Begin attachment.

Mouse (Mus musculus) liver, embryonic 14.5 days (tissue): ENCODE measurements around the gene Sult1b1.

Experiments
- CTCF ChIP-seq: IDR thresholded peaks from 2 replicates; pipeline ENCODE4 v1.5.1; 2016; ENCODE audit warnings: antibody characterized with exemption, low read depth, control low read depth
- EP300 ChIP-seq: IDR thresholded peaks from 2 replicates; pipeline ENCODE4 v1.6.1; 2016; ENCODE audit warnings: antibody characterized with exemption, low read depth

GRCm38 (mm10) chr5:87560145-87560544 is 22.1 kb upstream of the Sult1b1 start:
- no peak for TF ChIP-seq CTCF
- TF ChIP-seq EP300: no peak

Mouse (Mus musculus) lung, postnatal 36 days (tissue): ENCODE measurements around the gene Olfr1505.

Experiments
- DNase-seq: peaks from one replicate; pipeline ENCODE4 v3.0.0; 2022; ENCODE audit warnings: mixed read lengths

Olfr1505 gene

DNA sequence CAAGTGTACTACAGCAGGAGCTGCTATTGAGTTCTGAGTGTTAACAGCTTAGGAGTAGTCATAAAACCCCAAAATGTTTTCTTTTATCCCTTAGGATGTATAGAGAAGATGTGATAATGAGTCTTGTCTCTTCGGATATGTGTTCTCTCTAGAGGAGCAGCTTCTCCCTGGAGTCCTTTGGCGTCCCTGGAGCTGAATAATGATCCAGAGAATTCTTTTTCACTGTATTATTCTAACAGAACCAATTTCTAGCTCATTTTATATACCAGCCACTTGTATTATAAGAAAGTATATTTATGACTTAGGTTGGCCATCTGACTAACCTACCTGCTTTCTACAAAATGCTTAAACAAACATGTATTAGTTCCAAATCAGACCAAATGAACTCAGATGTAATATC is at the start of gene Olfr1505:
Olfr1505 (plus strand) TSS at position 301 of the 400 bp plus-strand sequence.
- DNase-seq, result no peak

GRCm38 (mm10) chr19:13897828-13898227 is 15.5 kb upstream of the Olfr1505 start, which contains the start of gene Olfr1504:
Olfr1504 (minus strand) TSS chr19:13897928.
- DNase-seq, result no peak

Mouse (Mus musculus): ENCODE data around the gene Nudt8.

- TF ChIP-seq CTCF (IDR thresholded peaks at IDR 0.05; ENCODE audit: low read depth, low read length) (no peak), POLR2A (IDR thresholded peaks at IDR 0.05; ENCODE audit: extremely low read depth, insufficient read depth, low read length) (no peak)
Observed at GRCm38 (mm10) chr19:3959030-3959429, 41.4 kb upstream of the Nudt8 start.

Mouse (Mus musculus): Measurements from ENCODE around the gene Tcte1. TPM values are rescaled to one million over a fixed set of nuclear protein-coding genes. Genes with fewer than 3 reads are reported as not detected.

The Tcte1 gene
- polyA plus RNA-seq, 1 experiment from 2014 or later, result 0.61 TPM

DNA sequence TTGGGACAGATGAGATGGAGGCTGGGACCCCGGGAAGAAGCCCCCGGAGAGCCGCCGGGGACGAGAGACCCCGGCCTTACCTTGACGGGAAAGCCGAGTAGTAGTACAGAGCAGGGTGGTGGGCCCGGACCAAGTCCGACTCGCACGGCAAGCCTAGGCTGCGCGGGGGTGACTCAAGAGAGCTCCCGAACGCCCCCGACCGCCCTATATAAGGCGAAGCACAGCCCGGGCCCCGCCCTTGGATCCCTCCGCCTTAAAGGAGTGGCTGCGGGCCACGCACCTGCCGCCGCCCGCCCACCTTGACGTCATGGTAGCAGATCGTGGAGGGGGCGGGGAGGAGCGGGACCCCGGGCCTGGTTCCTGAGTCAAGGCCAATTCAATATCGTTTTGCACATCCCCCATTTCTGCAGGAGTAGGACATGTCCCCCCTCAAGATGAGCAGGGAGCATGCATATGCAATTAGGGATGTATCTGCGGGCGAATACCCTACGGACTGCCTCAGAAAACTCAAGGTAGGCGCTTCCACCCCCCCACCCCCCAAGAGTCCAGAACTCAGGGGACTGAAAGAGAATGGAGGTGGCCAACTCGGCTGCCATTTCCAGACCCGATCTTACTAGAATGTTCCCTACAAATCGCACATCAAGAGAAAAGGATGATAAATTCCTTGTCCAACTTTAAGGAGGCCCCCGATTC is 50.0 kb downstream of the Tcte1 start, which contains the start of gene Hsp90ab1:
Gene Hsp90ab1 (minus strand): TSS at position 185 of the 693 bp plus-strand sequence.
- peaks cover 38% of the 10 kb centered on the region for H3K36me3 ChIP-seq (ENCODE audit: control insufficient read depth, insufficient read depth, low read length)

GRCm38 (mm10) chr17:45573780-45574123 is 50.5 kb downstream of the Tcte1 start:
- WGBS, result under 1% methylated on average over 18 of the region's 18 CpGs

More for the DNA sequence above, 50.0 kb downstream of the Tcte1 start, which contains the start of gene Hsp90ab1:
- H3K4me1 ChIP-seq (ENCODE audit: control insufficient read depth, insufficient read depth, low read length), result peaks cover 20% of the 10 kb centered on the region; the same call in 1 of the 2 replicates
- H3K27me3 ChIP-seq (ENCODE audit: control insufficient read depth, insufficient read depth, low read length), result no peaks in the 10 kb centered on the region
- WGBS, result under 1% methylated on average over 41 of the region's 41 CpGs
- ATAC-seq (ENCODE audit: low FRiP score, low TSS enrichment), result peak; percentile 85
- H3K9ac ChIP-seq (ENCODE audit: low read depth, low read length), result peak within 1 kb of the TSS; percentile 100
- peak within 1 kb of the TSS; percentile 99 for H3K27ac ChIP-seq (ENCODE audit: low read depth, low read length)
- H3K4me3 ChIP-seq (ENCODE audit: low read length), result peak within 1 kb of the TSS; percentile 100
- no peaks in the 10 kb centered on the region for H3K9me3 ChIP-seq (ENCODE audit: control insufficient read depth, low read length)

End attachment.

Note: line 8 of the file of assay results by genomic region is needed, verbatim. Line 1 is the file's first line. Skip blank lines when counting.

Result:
Mouse (Mus musculus) lung, postnatal 36 days (tissue): ENCODE measurements around the gene Olfr1505.